Next up is the writing score, which also resulted in a nearly perfect score. The only thing that didn’t get a perfect score was, naturally, the balance of the hing. While you can comprehend everything that’s going on, you can’t ignore the fact that there is a lot going on, which immediately gets a little docking in the points, but not much. The dialogue is definitely memorable, I mean, they have Nicholson in this movie. The depth in the story is evidently clear, as I’ve mentioned above, thanks to the director. I’ve never seen a film like this, and yes, it was definitely interesting.
BTS SCORE – 8/10
Visuals – 1|Directing – 2|Editing – 2|Advertisement – 2|Music – 1
When it comes to things going on behind-the-scenes, the only thing I have to say here is that the visuals and music was mostly just typical. There were some good moments when it came to the soundtrack, but not enough for me to want to buy any soundtrack. Everything else, though, was spot on perfect. Scorsese did a great job, as mentioned above, the editing was extremely unique in certain parts, and I consider this as-advertised.
NARRATIVE ARC SCORE – 9/10
Introduction – 2|Inciting Incident – 2|Obstacles – 2|Climax – 1|Falling Action – 2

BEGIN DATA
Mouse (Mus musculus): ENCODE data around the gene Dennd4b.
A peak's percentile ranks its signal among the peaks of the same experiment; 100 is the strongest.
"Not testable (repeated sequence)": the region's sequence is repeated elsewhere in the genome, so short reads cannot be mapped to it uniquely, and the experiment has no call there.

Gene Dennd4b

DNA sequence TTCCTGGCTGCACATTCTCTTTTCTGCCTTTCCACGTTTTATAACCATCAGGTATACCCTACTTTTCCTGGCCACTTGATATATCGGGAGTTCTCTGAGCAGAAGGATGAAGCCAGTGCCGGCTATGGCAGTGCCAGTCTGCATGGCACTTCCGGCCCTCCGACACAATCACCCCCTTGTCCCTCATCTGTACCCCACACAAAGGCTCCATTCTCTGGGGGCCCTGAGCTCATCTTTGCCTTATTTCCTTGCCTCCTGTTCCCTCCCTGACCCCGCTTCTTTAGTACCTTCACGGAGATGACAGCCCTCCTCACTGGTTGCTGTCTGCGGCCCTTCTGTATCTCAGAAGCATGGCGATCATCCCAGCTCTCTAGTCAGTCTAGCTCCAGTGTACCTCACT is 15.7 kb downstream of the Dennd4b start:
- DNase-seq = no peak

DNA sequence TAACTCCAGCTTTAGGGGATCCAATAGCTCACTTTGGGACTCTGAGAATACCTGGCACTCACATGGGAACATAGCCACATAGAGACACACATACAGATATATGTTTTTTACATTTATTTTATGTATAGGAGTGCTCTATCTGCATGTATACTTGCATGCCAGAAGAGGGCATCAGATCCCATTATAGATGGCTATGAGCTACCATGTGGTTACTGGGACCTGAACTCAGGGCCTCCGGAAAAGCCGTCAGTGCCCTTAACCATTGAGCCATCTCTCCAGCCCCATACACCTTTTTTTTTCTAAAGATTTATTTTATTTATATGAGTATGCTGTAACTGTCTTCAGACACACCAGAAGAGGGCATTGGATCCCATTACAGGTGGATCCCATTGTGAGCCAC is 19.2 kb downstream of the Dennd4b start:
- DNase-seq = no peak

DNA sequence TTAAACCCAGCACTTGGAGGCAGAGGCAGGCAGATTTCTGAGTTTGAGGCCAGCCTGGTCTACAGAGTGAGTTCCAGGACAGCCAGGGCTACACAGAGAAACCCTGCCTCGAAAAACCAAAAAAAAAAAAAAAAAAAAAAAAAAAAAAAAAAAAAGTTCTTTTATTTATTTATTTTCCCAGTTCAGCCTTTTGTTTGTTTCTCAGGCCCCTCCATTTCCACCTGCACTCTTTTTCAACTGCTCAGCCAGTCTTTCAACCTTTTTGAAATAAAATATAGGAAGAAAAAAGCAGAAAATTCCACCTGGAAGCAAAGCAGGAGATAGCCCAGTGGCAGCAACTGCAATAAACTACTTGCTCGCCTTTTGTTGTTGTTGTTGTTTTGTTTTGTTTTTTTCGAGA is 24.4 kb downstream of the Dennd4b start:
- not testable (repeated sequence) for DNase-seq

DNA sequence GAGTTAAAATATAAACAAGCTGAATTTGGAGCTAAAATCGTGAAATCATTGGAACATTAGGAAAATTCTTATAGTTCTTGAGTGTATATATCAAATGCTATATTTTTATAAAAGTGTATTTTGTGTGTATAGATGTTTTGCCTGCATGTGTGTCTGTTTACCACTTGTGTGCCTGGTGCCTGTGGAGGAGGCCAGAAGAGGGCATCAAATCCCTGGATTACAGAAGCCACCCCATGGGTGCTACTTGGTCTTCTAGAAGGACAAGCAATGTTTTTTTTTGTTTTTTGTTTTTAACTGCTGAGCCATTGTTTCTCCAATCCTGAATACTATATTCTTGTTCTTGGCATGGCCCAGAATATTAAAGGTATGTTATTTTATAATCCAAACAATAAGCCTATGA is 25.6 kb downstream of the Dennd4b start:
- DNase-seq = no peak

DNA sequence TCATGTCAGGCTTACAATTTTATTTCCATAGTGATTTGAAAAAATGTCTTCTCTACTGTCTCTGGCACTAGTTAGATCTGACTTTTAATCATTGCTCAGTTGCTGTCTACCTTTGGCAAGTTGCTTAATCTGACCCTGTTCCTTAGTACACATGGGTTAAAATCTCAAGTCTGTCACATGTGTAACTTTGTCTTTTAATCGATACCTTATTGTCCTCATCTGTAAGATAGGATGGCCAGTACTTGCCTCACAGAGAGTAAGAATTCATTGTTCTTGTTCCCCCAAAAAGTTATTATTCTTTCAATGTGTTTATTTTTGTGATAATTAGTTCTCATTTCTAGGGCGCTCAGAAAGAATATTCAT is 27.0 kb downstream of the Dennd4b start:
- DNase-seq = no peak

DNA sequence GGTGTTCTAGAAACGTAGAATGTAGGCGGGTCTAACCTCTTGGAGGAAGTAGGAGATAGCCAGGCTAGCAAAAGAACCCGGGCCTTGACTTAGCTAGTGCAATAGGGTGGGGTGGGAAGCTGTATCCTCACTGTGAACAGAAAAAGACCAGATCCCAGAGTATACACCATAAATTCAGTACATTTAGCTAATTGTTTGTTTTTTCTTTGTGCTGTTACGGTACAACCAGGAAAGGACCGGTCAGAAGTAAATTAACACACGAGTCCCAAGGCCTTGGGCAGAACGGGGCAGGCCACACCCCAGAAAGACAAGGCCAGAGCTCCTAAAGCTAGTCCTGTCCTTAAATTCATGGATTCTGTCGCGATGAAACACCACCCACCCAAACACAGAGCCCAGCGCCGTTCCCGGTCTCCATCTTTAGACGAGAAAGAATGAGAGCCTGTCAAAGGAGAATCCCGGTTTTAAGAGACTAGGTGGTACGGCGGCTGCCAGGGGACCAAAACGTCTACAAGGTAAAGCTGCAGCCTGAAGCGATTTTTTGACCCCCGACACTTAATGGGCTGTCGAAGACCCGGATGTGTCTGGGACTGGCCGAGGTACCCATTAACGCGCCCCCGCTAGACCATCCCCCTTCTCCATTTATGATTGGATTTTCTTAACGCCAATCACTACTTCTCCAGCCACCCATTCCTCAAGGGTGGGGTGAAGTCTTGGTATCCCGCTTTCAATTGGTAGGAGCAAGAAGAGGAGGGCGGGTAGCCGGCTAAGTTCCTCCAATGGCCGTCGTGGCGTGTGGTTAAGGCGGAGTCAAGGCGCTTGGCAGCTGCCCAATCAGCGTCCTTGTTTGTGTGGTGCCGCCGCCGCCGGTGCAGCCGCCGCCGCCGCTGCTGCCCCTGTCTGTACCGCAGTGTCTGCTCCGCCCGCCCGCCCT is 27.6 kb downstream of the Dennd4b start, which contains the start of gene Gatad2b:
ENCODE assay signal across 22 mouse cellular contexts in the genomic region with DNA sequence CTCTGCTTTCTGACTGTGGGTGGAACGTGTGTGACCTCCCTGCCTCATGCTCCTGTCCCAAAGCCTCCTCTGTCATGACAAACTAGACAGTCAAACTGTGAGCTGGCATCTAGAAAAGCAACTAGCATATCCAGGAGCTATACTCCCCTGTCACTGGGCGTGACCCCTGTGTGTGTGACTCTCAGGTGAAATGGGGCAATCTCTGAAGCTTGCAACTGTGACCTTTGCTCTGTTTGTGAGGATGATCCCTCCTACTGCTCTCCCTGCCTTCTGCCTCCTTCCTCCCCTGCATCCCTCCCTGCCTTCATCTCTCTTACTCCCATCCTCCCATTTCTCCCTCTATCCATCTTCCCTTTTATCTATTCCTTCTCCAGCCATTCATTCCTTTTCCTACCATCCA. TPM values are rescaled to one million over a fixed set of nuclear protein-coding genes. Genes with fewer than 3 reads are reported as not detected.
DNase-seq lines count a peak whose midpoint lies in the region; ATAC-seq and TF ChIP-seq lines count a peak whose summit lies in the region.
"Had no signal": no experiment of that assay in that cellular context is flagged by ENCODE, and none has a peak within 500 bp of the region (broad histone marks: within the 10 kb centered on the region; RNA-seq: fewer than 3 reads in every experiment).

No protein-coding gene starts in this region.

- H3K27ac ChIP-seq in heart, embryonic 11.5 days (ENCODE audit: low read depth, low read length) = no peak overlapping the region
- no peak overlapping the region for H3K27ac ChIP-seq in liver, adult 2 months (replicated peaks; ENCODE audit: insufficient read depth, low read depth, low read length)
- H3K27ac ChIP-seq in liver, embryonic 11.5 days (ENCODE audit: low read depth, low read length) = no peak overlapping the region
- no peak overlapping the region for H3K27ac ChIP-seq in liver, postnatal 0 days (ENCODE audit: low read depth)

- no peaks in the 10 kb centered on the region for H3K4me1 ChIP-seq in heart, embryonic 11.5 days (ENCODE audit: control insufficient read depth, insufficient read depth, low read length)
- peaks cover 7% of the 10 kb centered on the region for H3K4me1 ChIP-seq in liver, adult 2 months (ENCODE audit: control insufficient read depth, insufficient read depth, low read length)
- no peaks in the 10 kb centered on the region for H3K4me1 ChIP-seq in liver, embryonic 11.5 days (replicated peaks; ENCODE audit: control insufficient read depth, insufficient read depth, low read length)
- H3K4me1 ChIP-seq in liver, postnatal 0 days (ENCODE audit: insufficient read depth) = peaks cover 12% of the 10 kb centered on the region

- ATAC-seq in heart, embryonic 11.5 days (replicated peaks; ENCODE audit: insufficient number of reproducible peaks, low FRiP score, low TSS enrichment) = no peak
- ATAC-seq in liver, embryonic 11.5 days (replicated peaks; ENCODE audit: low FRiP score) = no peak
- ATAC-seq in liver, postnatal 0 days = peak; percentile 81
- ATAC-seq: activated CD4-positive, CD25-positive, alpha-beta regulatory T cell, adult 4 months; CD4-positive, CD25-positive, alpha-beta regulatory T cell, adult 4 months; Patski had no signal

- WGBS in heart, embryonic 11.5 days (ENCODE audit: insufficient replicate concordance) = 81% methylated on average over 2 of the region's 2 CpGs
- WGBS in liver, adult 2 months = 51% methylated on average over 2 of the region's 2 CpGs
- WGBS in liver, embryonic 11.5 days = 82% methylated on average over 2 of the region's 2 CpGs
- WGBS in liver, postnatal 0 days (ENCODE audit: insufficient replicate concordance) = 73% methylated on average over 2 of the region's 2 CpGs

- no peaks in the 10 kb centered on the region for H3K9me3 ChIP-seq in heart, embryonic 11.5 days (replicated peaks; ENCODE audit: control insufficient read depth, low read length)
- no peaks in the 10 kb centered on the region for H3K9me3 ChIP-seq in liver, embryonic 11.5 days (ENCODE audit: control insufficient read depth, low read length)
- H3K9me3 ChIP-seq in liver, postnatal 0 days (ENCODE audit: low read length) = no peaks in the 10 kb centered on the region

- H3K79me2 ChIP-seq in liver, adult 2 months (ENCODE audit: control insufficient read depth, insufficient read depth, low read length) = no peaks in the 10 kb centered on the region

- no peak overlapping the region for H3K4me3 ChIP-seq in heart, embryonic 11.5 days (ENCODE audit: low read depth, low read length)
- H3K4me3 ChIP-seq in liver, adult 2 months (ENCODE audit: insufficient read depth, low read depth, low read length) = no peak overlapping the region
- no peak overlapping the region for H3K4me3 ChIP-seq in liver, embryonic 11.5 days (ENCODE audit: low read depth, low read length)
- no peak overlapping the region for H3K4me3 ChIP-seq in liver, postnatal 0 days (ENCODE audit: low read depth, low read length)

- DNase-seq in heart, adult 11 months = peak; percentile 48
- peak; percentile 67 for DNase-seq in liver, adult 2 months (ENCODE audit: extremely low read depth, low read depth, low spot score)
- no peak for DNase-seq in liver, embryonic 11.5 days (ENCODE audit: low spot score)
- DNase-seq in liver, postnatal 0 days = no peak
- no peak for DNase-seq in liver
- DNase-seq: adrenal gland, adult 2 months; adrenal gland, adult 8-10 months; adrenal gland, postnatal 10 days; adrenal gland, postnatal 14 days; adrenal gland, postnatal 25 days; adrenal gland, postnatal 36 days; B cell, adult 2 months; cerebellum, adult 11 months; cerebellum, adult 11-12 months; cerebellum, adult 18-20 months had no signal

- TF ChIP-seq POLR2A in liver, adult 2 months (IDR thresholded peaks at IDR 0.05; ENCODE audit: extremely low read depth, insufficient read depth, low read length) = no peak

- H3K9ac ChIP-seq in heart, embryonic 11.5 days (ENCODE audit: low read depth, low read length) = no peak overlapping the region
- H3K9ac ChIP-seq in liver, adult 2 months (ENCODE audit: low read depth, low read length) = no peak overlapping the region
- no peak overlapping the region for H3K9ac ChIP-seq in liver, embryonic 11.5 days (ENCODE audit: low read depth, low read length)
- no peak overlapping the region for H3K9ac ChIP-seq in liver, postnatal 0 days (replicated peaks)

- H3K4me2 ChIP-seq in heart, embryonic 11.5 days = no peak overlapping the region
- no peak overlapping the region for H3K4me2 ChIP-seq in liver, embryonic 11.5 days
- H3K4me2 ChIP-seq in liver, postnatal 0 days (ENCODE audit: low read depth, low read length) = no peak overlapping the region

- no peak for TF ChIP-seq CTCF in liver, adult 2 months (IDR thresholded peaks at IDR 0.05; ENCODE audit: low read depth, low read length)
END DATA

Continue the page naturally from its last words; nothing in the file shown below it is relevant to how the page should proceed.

The narrative arc score was NEARLY perfect, it just could’ve been better when it came to the climax. This is one of those films where it feels like it has two endings. They’re both amazing, by the way, but I prefer a movie to have one ending. Everything else was good. Introduction showed us almost everyone when they were kids and how they got to the police academy, the inciting incident is when they are separated in the police academy. One goes undercover, one goes on top of everything. The obstacles was just trying not to get caught on both of their sides. The falling action was also really weird, but it was definitely a returning to the new norm.
ENTERTAINMENT SCORE – 4/10
Rewatchability – 1|Fun – 1|Impulse/Buy – 0|Impusle/Talk – 1|Sucks Audience IN – 1
I wouldn’t necessarily call this a truly entertaining movie, though. It got a lot of points perfectly right, but entertainment is something else entirely. I might rewatch this, but I don’t see myself looking for it specifically to rewatch again. It is fun in parts, it sucks the audience in at parts, and I wouldn’t mind talking to people about the film…but none of this was NEEDED. Plus, I don’t really see me buying the movie, either. Take that as you will.
TOTAL SPECIAL – 45/50
DiCaprio – 10|Matt Damon – 5|Drama – 10|Crime – 10|Halfway Decent – 10
Now, we’ll talk about the specialty questions I wrote before seeing the movie. First of all, as a DiCaprio movie, how was it? It definitely stands out as one of his best films. As a Matt Damon film, how does it do? Personally, I think he did great, but I think he’s done better in other films like Bourne Identity. How about the Drama aspect? It’s definitely dramatic. How about the crime genre? This is one of the most prominent uses of the crime genre that I’ve ever seen. As for it being halfway decent…of course!